The sun was now shining fully onto the creek, except for the opposite bank which I guessed would remain in shade for most of the day. We watched every bird that flew across the creek into the bramble scrub eagerly even though we knew that they were all more common local birds such as House Sparrows and Robins. At quarter to eleven, I had to beg Mrs Caley to wait another five minutes. I didn't want to leave like we had on our first visit and have to race back again. But we'd seen the bird well enough already so I felt that eleven o'clock would be long enough. I'd just have to be content with what I had seen. 

Then at ten forty-eight a bird dropped out of the sky and into the bramble bush on our side of the ditch. Instantly I knew that it was the Waterthrush, even though I had next to no experience of the species. I just knew it wasn't one of the common species. I almost shouted to Mrs Caley, 'That's it!', and 'Watch the edge under the bramble where it showed before'. My hunch was proven to be right just a few seconds later when the Waterthrush crept out from the bottom of the bush and stood on a floating reed stem. In the full sunshine it looked a treat too. Thank goodness we'd stayed that little bit longer!

The bird was retracing the same route that it took earlier, tripping out into the middle of the creek and giving excellent viewing and photo opportunities. It was a real thrill to see. This was an extremely rare bird and likely to be the only one that I'd ever see. It was now much more obvious why this species had been christened as a Water-thrush as well. When the bird flew off of a plant stem I even managed to grab a lucky flight shot.

Unfortunately for the Togger in me though, the waterthrush appeared to favour the northern bank of the stream which wasn't gathering any sunshine. Maybe it preferred frozen food to microwaved. This preference for the dark side meant that shutter speeds were slower again but the bird still gained some nice poses for those of us still taking photos.

As before the Waterthrush worked its way along the water's edge towards the onlookers. With almost every step it crept closer and closer and despite the shadows, the views obviously improved. The icy water didn't appear to bother the bird at all, judging by the amount of times it plunged its head into it!

We were treated to unrivalled views from our position to the left of the culvert. I had chosen our spot well, since I could now see that those birders stood directly above the drain or to the right of it couldn't see the bird judging by the cameras being holstered and the amount of tiptoeing being done. I was taking shot after shot and loving it. My grin, not often seen, stretched from ear to ear.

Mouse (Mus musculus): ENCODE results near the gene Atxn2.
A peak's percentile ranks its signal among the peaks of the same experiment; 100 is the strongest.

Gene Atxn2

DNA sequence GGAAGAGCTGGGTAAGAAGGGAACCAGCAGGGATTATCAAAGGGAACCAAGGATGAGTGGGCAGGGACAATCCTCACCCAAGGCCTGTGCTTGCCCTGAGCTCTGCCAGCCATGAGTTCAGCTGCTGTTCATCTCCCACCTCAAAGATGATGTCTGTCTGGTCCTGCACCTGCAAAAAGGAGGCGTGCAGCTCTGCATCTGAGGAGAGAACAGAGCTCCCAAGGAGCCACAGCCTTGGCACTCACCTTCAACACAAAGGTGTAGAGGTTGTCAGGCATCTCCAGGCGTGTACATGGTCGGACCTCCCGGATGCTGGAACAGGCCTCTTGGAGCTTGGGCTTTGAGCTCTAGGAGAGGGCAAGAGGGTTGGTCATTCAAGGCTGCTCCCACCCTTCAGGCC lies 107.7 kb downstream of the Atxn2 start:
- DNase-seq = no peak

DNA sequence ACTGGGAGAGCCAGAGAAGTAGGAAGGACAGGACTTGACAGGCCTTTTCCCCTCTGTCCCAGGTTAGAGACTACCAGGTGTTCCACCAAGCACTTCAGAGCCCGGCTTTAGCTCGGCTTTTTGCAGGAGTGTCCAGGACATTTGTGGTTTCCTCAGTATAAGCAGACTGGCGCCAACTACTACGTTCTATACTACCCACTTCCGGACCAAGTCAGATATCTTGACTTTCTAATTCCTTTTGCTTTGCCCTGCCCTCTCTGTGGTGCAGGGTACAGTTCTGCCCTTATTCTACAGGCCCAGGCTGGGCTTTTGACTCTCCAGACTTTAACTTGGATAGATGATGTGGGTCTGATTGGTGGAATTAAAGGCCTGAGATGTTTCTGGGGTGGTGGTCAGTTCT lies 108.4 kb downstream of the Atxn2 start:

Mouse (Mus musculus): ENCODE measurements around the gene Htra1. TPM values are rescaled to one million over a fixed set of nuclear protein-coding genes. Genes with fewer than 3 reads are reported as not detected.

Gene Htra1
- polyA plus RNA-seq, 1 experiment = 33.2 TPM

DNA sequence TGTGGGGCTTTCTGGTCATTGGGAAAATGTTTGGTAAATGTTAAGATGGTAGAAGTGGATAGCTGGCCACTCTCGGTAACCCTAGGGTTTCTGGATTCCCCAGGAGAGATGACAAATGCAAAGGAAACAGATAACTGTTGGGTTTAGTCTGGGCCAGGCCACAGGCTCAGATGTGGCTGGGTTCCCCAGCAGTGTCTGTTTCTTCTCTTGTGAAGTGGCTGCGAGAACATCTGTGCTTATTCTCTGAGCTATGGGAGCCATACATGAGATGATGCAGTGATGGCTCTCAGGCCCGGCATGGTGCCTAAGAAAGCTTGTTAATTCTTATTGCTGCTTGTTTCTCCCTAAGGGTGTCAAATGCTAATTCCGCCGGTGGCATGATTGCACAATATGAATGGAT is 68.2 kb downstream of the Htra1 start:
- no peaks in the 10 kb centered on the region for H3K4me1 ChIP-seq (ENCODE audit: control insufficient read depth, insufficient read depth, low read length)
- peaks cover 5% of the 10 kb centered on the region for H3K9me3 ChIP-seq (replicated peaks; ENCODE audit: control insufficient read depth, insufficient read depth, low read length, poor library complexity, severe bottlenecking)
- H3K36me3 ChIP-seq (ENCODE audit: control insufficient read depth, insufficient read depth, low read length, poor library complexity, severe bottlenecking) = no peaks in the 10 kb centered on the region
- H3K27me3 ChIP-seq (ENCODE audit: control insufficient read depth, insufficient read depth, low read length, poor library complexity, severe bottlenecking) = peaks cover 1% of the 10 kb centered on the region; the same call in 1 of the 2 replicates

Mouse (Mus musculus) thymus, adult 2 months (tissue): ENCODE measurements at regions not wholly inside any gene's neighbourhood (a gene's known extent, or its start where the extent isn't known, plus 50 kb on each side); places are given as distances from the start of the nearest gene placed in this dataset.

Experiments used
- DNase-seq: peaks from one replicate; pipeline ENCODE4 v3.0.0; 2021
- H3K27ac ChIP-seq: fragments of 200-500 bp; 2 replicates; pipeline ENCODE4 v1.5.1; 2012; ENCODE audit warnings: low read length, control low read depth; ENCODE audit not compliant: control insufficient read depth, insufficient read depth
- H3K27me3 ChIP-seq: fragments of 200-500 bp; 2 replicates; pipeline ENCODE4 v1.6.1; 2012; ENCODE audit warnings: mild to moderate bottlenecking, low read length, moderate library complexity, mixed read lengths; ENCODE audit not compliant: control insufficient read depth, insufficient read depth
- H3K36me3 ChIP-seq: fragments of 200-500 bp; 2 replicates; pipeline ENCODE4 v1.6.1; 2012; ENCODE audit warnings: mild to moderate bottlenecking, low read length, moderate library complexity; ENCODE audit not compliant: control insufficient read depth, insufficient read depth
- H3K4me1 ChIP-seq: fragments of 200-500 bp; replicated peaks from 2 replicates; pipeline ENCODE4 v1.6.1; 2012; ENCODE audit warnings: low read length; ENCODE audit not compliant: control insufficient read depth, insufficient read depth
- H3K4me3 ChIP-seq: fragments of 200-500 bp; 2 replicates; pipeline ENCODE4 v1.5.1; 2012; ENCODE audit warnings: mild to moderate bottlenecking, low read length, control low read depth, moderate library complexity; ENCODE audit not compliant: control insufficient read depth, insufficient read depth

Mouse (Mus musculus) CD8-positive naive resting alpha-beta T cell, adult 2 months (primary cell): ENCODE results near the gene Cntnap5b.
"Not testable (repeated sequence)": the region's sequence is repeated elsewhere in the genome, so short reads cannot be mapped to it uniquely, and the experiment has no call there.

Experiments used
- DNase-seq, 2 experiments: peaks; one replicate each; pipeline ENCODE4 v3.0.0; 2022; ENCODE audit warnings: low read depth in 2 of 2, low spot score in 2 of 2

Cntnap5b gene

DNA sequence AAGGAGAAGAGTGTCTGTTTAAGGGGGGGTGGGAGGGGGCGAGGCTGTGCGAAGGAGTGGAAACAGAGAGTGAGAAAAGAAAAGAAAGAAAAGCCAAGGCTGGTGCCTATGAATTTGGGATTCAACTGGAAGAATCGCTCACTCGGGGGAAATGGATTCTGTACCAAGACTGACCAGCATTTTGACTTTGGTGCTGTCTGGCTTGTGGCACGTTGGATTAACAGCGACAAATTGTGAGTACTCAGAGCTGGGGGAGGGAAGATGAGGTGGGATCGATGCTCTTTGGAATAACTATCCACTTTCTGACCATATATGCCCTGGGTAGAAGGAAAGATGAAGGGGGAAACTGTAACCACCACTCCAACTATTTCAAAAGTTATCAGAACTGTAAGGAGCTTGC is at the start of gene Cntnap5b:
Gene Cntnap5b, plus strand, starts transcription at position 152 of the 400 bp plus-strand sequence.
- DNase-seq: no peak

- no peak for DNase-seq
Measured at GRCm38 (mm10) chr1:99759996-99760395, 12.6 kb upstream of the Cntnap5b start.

The bird reached the culvert and was only a dozen feet away. We were looking directly down on it but even our view was blocked off by the wall of the drain at times. But when it ventured out onto the floating mat of vegetation and ice we were able to see it pretty well. Extremely well in fact!

Our last view of the bird was when it walked back up the far edge of the creek. I thought it would make the complete return journey but instead it suddenly flew onto the wall of the culvert again. Before I had a chance to grab that photo I had wanted most, it flew back towards the houses again. The Waterthrush had graced us with a best in show performance for six whole minutes. It wasn't seen again until gone four o'clock in the afternoon when it returned to roost. Thank goodness we didn't leave at half past ten!

Usually I'm not big on travelling to see the same bird twice but I'm so glad that I did on this occasion. Definitely bird of the year so far! I wonder which species will be next to hit the Old Caley life list?


1 comment:

  1. Many clear photographs, finally. Now I know what a Northen Waterthrush looks like, thanks to you and Mrs Caley's efforts. Fascinating blog.